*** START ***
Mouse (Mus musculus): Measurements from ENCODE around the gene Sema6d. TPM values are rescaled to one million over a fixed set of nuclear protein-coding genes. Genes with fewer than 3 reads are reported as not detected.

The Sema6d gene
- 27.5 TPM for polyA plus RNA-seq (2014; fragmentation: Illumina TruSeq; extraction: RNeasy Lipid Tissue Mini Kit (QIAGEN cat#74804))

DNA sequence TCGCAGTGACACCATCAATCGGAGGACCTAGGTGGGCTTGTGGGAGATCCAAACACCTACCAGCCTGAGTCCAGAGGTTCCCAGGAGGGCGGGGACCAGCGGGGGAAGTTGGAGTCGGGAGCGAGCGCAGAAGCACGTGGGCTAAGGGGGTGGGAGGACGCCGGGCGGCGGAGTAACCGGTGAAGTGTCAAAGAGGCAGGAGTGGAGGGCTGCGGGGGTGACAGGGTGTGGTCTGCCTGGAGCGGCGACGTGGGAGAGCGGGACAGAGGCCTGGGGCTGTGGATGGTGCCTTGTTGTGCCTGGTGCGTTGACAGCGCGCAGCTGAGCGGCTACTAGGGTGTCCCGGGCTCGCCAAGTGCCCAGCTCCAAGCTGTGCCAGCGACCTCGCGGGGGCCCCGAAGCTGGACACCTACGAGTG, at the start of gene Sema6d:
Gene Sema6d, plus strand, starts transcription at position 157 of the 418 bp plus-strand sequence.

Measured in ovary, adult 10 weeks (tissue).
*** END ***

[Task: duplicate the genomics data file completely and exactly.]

Mouse (Mus musculus): Measurements from ENCODE around the gene Sema6d. TPM values are rescaled to one million over a fixed set of nuclear protein-coding genes. Genes with fewer than 3 reads are reported as not detected.

The Sema6d gene
- 27.5 TPM for polyA plus RNA-seq (2014; fragmentation: Illumina TruSeq; extraction: RNeasy Lipid Tissue Mini Kit (QIAGEN cat#74804))

DNA sequence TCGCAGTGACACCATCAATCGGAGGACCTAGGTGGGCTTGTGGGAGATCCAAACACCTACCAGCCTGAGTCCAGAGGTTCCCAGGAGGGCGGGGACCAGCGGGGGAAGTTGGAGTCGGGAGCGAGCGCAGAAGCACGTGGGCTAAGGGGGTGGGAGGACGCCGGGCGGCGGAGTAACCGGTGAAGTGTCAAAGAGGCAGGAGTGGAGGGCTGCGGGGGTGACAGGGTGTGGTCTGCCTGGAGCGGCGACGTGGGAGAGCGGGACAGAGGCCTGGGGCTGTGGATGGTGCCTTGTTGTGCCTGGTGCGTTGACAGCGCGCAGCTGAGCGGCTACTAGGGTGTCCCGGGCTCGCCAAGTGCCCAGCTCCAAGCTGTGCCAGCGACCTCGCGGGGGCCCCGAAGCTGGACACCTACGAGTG, at the start of gene Sema6d:
Gene Sema6d, plus strand, starts transcription at position 157 of the 418 bp plus-strand sequence.

Measured in ovary, adult 10 weeks (tissue).